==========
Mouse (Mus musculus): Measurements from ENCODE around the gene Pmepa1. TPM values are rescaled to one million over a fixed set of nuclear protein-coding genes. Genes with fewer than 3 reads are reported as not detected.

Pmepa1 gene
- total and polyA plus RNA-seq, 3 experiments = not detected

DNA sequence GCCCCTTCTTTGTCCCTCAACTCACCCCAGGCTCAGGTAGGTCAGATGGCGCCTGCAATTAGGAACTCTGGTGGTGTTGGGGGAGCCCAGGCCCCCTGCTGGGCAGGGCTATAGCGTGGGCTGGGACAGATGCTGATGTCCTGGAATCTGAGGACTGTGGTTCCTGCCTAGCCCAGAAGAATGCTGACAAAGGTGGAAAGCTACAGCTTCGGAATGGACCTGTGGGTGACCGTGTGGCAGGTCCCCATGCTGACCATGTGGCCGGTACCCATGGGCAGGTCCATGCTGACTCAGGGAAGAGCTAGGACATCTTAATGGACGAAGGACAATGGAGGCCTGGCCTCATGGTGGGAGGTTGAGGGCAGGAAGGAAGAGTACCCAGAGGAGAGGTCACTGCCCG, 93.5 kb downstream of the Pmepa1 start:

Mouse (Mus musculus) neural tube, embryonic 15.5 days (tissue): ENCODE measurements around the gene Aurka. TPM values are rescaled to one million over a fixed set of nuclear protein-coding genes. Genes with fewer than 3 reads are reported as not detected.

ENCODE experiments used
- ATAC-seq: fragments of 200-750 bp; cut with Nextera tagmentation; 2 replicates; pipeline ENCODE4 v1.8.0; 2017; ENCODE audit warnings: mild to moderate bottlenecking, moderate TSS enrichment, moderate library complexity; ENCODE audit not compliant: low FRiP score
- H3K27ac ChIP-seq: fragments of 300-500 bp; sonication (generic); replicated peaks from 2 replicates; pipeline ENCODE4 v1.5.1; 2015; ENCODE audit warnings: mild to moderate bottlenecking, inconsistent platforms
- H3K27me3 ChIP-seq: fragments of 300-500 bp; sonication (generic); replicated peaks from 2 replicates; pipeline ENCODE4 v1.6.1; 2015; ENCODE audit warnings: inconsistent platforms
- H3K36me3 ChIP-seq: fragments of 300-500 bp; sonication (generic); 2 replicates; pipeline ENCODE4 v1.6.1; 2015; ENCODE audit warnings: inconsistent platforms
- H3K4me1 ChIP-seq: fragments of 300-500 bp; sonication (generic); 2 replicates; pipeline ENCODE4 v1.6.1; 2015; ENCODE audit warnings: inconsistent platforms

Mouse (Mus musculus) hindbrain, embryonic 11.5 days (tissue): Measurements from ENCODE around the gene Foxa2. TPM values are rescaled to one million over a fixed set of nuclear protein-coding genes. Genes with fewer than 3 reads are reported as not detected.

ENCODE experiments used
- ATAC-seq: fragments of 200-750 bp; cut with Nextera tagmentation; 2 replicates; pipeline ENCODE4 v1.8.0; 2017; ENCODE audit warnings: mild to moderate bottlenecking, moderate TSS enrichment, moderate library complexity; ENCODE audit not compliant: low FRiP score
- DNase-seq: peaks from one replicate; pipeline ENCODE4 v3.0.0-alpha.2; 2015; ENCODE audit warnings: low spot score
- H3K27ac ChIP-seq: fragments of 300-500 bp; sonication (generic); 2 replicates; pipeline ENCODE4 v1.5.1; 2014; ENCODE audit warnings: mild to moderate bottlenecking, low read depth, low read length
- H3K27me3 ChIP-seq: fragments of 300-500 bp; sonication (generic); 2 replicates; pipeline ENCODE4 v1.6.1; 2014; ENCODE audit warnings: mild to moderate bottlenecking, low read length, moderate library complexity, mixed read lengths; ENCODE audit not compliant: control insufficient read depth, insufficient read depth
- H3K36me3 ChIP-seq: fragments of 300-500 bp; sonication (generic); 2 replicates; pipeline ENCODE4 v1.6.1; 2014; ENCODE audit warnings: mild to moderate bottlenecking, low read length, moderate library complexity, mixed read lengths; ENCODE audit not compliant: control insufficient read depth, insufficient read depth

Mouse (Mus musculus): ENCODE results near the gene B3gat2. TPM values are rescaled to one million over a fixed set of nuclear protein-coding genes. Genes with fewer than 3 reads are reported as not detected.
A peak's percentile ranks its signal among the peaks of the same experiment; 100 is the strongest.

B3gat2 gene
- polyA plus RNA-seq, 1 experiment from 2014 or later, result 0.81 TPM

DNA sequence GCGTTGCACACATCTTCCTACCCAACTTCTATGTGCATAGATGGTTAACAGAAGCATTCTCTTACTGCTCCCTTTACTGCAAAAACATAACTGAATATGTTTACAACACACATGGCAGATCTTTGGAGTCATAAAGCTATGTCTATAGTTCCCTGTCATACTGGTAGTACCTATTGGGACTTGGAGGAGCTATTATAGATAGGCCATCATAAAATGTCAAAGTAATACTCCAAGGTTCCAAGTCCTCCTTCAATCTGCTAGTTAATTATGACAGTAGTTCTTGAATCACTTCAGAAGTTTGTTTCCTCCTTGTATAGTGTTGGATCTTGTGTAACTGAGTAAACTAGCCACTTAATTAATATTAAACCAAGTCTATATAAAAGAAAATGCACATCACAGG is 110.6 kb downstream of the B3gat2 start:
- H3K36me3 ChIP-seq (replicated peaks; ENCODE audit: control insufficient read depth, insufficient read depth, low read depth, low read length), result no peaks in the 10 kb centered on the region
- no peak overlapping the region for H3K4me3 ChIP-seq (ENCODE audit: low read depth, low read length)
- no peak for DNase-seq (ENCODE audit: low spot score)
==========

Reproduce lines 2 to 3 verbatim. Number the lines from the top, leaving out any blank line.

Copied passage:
Pmepa1 gene
- total and polyA plus RNA-seq, 3 experiments = not detected